Whenever I teach hip-hop classes at the University of Virginia, I give a brief overview of the origins of hip-hop music. One of the important dates I use is August 11, 1973. That’s when DJ Kool Herc, who was 18 at the time, started a “Back To School Jam” for his sister. Cindy in the South Bronx – in the playroom at 3:20 pm Sedgwick Ave., to be precise.
The historic back-to-school party hosted by Jamaican-American DJ, whose first name is Clive Campbell, will be officially and rightfully recognized on August 11, 2021, as Hip-Hop Celebration Day, as designated by Congress. August 2021 has also been designated Hip-Hop Recognition Month and November 2021 will be recognized Hip-Hop History Month.
The hip-hop vacation, if you will, represents another milestone for hip-hop as its stature and importance as a literary art and musical form continues to grow.
Of course, the true genealogy of hip-hop is far more varied and complex than a simple back-to-school party in the Bronx.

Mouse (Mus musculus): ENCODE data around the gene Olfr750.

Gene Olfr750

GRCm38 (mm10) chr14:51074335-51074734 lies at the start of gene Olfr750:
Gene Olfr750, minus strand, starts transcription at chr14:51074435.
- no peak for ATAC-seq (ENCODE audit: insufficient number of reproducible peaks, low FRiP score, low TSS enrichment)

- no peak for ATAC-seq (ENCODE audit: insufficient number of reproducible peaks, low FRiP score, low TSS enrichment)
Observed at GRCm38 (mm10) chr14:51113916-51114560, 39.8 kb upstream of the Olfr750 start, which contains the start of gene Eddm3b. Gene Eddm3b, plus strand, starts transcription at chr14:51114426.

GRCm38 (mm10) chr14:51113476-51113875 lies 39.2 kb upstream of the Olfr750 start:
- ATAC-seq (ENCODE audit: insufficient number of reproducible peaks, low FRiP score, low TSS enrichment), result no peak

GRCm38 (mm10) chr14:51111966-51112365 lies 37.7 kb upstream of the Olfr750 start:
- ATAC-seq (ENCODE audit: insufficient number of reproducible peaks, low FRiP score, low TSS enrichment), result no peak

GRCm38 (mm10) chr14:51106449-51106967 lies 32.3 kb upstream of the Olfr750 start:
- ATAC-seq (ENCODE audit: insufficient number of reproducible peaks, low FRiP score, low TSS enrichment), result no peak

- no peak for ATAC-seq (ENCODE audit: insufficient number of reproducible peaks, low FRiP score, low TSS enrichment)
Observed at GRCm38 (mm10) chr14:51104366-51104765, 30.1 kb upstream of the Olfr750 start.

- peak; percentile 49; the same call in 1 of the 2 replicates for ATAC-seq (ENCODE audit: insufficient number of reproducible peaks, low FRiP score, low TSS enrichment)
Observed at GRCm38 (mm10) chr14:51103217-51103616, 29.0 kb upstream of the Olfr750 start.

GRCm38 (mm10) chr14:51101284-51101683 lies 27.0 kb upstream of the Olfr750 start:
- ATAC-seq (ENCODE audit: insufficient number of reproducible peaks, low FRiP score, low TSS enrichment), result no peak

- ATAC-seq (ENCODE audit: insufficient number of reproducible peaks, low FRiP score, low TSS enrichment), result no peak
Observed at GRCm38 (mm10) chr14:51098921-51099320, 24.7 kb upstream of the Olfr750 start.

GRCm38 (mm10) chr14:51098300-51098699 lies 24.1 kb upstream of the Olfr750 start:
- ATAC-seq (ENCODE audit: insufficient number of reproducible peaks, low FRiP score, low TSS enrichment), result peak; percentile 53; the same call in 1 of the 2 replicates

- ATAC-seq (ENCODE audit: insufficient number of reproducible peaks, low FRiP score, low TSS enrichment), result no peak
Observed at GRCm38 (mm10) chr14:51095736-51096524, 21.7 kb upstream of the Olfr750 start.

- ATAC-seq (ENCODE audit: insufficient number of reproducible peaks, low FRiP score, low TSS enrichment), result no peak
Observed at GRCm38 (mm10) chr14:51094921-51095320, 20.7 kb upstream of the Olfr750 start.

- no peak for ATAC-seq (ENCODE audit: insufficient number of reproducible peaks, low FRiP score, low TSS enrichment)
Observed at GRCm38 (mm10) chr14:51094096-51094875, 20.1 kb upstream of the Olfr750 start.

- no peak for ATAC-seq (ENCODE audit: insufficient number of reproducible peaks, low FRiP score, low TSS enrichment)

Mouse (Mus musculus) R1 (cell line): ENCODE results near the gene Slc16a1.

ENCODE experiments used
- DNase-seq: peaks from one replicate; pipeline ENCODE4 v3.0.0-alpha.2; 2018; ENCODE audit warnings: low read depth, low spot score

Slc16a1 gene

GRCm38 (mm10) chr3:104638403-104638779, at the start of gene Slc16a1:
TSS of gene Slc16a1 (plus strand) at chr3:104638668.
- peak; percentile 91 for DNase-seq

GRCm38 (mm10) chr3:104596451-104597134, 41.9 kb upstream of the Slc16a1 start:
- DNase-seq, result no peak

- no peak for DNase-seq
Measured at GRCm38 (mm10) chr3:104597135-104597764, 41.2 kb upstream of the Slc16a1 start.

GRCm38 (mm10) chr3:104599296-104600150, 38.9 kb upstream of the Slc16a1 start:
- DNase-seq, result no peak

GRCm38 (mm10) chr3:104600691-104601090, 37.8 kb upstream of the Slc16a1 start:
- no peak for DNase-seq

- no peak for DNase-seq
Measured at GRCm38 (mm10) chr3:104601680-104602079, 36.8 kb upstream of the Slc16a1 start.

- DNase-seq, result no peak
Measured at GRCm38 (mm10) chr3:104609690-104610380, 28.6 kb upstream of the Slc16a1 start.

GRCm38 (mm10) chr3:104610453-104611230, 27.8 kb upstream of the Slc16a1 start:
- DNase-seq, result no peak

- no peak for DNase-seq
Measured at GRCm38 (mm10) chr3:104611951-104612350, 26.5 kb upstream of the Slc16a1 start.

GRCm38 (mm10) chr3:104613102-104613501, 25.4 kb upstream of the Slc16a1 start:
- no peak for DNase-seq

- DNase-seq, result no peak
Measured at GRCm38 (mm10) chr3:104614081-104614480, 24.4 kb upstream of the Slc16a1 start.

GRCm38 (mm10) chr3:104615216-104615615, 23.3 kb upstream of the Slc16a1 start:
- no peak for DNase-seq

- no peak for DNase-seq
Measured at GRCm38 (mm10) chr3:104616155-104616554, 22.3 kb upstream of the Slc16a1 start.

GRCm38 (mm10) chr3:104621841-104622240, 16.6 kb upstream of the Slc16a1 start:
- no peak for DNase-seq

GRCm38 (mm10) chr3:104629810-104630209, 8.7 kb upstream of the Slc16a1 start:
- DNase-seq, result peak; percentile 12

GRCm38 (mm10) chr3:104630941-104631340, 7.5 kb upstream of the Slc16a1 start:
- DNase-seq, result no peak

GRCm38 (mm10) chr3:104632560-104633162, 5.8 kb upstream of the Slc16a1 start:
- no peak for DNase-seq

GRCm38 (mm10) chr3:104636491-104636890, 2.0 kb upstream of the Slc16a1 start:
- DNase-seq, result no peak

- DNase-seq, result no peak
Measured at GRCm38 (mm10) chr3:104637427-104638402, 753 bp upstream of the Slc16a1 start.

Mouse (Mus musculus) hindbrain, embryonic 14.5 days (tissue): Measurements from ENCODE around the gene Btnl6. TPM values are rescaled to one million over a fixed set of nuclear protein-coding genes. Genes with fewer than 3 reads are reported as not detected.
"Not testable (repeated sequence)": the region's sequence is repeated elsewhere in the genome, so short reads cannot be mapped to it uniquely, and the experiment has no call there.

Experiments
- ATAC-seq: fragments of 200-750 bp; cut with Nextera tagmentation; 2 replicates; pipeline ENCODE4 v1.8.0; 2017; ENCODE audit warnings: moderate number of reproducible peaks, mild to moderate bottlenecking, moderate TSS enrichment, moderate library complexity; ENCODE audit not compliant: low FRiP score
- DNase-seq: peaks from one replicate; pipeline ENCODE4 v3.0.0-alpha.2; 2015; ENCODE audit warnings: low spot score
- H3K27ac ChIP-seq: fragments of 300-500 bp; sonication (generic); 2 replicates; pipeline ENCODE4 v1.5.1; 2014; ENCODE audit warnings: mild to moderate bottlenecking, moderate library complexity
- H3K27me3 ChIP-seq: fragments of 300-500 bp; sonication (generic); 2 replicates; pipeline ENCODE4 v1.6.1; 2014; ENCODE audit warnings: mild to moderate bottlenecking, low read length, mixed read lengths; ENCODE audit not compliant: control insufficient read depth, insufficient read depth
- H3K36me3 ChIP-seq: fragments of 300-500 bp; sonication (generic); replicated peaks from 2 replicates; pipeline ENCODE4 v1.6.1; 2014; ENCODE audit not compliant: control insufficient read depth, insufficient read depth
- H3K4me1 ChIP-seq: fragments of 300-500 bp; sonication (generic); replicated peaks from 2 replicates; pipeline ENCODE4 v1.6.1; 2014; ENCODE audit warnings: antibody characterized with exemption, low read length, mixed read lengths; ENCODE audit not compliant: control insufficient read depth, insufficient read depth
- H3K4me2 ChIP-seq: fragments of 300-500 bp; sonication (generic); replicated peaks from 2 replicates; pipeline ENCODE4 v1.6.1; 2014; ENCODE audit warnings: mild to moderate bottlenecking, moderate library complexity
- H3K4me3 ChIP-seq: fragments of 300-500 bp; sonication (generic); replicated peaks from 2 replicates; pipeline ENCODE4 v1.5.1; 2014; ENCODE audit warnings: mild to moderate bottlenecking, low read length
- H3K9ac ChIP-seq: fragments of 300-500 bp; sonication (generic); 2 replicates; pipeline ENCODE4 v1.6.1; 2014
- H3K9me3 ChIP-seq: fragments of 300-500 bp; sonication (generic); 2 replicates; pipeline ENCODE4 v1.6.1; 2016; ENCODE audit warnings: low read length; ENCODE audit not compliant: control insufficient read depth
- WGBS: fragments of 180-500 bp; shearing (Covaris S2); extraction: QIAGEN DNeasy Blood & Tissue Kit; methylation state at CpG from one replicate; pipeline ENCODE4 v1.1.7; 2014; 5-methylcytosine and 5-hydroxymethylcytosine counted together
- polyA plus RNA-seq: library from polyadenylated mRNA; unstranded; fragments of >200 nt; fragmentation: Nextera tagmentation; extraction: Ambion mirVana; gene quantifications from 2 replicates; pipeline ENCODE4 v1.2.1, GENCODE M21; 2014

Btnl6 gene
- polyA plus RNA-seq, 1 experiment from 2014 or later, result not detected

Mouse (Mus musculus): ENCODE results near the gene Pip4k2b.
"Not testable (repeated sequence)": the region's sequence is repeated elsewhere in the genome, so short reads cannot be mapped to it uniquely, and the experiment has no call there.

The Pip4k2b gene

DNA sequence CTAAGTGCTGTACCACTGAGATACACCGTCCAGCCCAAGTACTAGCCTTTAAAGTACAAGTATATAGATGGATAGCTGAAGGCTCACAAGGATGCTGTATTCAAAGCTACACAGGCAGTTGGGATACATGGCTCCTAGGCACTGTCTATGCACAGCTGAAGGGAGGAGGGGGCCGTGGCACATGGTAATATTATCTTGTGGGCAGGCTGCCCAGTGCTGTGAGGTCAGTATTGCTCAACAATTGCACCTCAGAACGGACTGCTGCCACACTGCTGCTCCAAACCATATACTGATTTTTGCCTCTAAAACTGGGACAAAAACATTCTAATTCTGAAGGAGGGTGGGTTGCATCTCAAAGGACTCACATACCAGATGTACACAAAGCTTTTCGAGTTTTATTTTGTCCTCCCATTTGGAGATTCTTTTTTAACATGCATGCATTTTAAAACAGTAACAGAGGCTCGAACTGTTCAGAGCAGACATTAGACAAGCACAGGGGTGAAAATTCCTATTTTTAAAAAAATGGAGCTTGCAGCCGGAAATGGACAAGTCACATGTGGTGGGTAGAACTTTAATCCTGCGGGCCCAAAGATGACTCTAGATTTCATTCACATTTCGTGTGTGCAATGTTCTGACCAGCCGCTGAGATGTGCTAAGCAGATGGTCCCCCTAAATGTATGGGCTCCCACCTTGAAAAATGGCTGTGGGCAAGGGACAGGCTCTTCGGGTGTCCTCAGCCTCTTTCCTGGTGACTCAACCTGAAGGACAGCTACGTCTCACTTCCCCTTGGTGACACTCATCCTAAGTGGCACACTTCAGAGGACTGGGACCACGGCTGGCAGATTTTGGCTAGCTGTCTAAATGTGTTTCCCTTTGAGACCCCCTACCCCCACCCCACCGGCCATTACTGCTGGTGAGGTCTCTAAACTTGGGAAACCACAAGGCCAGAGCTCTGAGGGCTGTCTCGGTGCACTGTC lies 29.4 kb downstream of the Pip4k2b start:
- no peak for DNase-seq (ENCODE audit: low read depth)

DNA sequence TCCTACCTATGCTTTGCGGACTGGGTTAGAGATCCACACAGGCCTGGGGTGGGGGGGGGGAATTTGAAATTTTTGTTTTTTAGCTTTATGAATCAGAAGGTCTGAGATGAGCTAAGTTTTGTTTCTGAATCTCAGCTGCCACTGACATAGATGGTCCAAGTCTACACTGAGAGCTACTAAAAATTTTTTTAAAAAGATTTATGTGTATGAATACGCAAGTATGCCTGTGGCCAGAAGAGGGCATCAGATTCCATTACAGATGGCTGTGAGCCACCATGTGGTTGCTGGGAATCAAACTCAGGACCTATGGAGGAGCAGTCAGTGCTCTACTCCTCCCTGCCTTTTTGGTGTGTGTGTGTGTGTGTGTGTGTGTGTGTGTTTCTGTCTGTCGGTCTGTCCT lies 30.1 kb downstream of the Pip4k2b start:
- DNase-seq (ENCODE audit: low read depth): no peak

In his introduction to “Yale Rap Anthology, “historian Henry Louis Gates Jr. writes that the first person he heard” rap “was his father, who was born in 1913 because he” meant “or played”dozens, a hobby in which participants exchange scathing insults against members of their family, usually their mother, as a means teach mental toughness.
In the 1968 memoir of Black Panthers frontman Eldridge Cleaver, âSoul on Ice, “Cleaver – in an entry dated August 16, 1965 – describes a type of rap he heard following the Watts Uprising, a six-day rebellion in the predominantly black Los Angeles neighborhood sparked by a violent exchange between police and passers-by when a young black motorist was pulled over and pulled over by a member of the California Highway Patrol.